West Side Story Sparkles in a Spectacular DVD Release
West Side Story surely ranks as one of the best musicals ever filmed. The list of talents involved is practically a Who's Who of the theatrical arts at mid-century: Leonard Bernstein composed, Jerome Robbins choreographed, Steven Sondheim wrote the lyrics. Heady stuff! And it was a critical and commercial hit to boot. The film garnered 10 Academy Awards and a whole passel of Golden Globes, and it ran forever in the theaters (that was pre-video, for all you younguns); in Paris, it ran for five years straight!
Nearly 40 years later, it still holds up. It may not cater to our more cynical '90s worldview, but musically and dramatically, it still works. Perhaps it shouldn't—singing, dancing juvenile delinquents ought to evoke laughter—but Bernstein's tough, jazzy score and (especially) Robbins' muscular dances have so much aggressive swagger that they don't destroy credibility one jot. From the opening dance sequence, showing the Jets dominating their turf, to the closing tolling of the timpani, music and dance create a credible, physical world.
It was brilliant of Robbins and Bernstein to set Romeo and Juliet in the inner city as a struggle between the assimilated children of immigrants and the newly arrived Puerto Ricans. It not only works dramatically, but America was ready to declare its own art forms, such as the musical, as being as legitimate as any from Europe. The creative team—a jazz-loving highbrow, a street-savvy choreographer, a brilliant lyricist, and a cast of young, energetic actors—made for a package that proved irresistible.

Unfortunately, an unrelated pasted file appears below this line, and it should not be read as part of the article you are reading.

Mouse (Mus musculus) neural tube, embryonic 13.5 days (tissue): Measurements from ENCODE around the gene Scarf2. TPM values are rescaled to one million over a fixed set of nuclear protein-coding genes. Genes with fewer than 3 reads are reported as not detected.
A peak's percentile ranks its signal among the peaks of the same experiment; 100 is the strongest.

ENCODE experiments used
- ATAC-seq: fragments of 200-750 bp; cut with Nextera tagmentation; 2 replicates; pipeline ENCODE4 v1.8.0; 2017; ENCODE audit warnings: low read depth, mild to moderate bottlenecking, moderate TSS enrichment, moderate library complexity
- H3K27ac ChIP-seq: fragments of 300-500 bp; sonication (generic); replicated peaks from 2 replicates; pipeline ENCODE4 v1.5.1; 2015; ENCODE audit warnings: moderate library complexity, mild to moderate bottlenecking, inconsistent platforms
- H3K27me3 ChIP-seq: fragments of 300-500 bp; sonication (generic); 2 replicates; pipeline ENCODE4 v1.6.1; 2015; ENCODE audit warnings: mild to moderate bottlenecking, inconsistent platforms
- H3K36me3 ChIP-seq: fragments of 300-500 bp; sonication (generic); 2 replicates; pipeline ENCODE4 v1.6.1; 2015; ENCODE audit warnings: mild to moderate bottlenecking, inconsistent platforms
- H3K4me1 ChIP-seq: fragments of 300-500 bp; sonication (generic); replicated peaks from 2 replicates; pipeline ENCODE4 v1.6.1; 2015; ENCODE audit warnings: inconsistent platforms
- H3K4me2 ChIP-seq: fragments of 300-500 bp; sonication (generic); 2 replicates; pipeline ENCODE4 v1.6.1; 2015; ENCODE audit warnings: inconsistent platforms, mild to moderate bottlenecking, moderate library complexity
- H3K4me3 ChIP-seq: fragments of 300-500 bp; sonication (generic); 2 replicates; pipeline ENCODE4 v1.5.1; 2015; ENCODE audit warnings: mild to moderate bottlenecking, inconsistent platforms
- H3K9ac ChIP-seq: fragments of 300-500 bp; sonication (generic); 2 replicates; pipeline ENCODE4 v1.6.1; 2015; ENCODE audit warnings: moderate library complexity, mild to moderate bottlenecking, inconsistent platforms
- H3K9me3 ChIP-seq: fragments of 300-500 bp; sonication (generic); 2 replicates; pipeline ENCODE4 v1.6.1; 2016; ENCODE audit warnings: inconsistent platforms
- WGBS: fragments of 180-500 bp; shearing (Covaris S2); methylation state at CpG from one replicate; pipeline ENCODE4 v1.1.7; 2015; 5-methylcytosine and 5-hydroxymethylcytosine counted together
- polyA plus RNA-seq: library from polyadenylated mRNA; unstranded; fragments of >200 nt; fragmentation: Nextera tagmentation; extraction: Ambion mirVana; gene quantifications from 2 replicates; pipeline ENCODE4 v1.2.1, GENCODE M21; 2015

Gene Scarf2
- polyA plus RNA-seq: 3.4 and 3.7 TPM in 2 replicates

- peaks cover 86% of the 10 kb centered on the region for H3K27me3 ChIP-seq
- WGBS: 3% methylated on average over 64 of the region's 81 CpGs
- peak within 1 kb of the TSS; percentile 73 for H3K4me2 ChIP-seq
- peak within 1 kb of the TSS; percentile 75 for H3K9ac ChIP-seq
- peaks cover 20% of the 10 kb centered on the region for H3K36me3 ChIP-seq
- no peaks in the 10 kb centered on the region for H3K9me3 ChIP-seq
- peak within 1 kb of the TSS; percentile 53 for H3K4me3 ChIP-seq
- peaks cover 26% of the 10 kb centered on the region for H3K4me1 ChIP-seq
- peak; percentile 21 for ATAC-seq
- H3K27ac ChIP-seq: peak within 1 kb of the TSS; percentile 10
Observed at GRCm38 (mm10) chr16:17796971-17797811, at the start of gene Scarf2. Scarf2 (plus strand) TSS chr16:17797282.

Director Robert Wise successfully expanded the stage play while keeping it true to its sources. True, he had to cast Natalie Wood, a non-singer, as Maria. (Marni Nixon supplied Wood's singing voice, as she had for Deborah Kerr in The King and I, and would for Audrey Hepburn in My Fair Lady.) But the film's cast was packed with extraordinary talent—most spectacularly, Rita Moreno and George Chakiris as Anita and Bernardo.
For the DVD, a transfer was made from a pristine 65mm master print. It looks spectacular. The film used a shockingly bright color palette, and the colors are incredibly deep and rich. A new digital soundtrack was also struck. (It says 5.1, but there's nothing happening in the rear. Fine by me.) It sounds very good, but shows its age in places: Somebody definitely rode the gain to keep hiss down, and you can hear splices and single-channel dropouts. This was state-of-the-art sound in 1961; it's held up amazingly well.
The eight-page booklet is surprisingly informative. For instance, I'd always wondered why Moreno's voice sounded so different in the "A Boy Like That"/"I Have a Lot of Love" duet; it's because her part was dubbed by Betty Wand. (Which raises but doesn't answer the question: Why would anyone want to dub Rita Moreno?)
The DVD also features the original theatrical trailer, which makes for an interesting contrast, as it has not been restored. It sounds tinny, and has almost constant scratches in the emulsion. I'm not saying MGM should have restored the trailer—I have no way of knowing if they could have found a better print. But it does show how well they've done by the film itself—it's a beautiful job of preserving one of the great film musicals.
It's ironic that, instead of breathing new life into the genre, West Side Story proved to be one of the last of its kind. It was always one of a kind—and so is MGM's DVD.